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    As the Floods Continue, Another Casualty Emerges: Millions of Books

    Major publishers and booksellers are reeling after their warehouses in the small city of Zhuozhou, around 100 kilometers from Beijing, were hit by extreme floods. Book lovers are offering their financial support, but the losses may be too much for some to survive.

    While historic floods in China’s northern regions have devastated millions of lives and caused severe damage to farmland and infrastructure, one industry has been hit particularly hard: books.

    Since late July, the major publishing hub of Zhuozhou in Hebei province has been one of the worst-hit areas of northern China. The floods have caused estimated losses of over 10 billion yuan ($1.38 billion) for the books industry after floodwater damaged hundreds of publishing warehouses there.

    Sound on Paper, a 27-year-old bookstore chain in Beijing, has seen losses of over 10 million yuan after floods inundated its Zhuozhou warehouse.

    The warehouse, totaling 2,000 square meters, had an inventory worth around 120 million yuan, the bookstore’s founder Yan Bing told Sixth Tone. The floods hit the warehouse on Aug. 1, and the water level quickly rose to two meters. Less than one-fifth of the books in the warehouse were salvaged.

    The floods in Zhuozhou have receded in the last few days, allowing publishers to begin tallying up their losses and moving out books that can be salvaged. Officials announced 29 deaths and 16 missing people in the province on Friday.

    According to local media reports, insurance companies may not offer stand-alone coverage for books because the “risk of flooding and fire is too high,” or the insurance premiums would be very high if there was coverage, an insurance executive was cited as saying.

    Yan did not have insurance coverage for his warehouse. A veteran of the books industry, Yan has never seen a disaster of this scale before. “Our bookstores are tied to our warehouse. If the supply chain is disrupted, it will lead to delays in deliveries and inventory updates for each store,” he said.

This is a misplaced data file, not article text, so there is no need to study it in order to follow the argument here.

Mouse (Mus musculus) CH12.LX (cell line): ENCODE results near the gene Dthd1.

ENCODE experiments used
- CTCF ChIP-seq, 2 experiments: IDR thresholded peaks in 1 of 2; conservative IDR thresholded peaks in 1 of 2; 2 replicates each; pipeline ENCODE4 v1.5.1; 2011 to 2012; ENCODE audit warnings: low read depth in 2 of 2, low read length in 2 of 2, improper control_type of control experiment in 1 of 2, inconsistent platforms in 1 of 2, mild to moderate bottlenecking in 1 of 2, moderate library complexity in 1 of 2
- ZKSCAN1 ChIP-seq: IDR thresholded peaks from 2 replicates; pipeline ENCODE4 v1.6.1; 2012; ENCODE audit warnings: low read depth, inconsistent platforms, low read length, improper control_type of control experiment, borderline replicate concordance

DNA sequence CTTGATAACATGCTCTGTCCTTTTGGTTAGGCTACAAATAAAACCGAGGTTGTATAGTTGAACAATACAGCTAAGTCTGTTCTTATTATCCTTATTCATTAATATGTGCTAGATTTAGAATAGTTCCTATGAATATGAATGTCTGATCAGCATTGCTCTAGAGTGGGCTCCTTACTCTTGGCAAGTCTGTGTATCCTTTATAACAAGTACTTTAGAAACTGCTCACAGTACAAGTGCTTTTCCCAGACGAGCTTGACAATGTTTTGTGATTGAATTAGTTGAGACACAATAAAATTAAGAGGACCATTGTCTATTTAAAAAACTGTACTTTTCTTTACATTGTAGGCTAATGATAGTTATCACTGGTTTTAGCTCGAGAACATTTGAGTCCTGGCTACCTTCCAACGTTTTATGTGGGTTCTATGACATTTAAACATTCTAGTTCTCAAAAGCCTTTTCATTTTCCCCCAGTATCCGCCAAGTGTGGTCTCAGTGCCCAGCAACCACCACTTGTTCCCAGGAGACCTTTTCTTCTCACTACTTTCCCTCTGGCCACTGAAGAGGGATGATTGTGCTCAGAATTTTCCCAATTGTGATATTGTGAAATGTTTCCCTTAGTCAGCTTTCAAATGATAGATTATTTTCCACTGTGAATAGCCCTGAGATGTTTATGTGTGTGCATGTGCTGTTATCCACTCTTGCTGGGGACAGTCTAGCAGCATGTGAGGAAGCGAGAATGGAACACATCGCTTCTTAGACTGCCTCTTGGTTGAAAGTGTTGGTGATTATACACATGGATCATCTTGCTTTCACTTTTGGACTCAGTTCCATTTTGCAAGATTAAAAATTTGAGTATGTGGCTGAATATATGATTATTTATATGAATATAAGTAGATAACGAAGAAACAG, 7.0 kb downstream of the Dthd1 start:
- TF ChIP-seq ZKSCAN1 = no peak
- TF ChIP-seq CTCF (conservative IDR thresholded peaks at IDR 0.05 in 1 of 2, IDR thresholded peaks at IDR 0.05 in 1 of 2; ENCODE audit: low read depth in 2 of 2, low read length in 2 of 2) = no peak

Zhuozhou hosts several major publishing warehouses thanks to its location near Beijing where major publishers are based, an employee of Shanghai People’s Publishing Company surnamed Ding told Sixth Tone. “To save on logistics and storage costs, they place a significant amount of books in rural areas near Beijing,” he said.

    Yan moved his warehouse from Beijing to Zhuozhou in 2019 to save costs. His warehouse, as well as major booksellers, such as BooksChina and CNTIME, are all located in Matou Town, one of the hardest-hit areas in Zhuozhou.

    In a post on microblogging platform Weibo on Aug. 2, BooksChina, one of the biggest online booksellers in the country, said around 80% of its Zhuozhou inventory, or more than 4 million books worth over 300 million yuan, was damaged by the floods. Many of these were rare and out-of-print books. 

    Without insurance, several publishers are pushing to sell their unaffected books to raise funds during this difficult period. On Aug. 4, e-commerce platform Taobao launched a campaign called “I’m buying a book for Zhuozhou.” More than 117 booksellers have joined the campaign, with BooksChina selling over 10,000 bundles as of Friday.

    On Wednesday, the Shanghai Book Fair, which starts next Wednesday, announced they will donate one yuan to affected publishers for each ticket sold, and will also hold fundraising events.

    Yan has been selling his bundles, which include five new books and one canvas bag, at a price of 99 yuan. The book bundle is currently the only product in Yan’s online store. Though his bundles do not specify which books are included, almost 2,000 people have already purchased them.

    Yan said these book bundle sales can help ease his financial burden, but may not be enough to save his business completely.

    “For us, it’s very difficult to return to where we were before because there aren’t any funds left,” said Yan. “We could get through the pandemic, but this is much harder.”

    According to the China Meteorological Administration, the third typhoon in recent weeks to hit China, Typhoon Khanun, is set to make landfall on Friday evening in Liaoning province. The province activated a level four emergency response for flood control on Thursday.

    Editor: Vincent Chow.

    (Header image: Books floating in a flooded book warehouse in Zhuozhou, Hebei province, Aug. 1, 2023. From Weibo)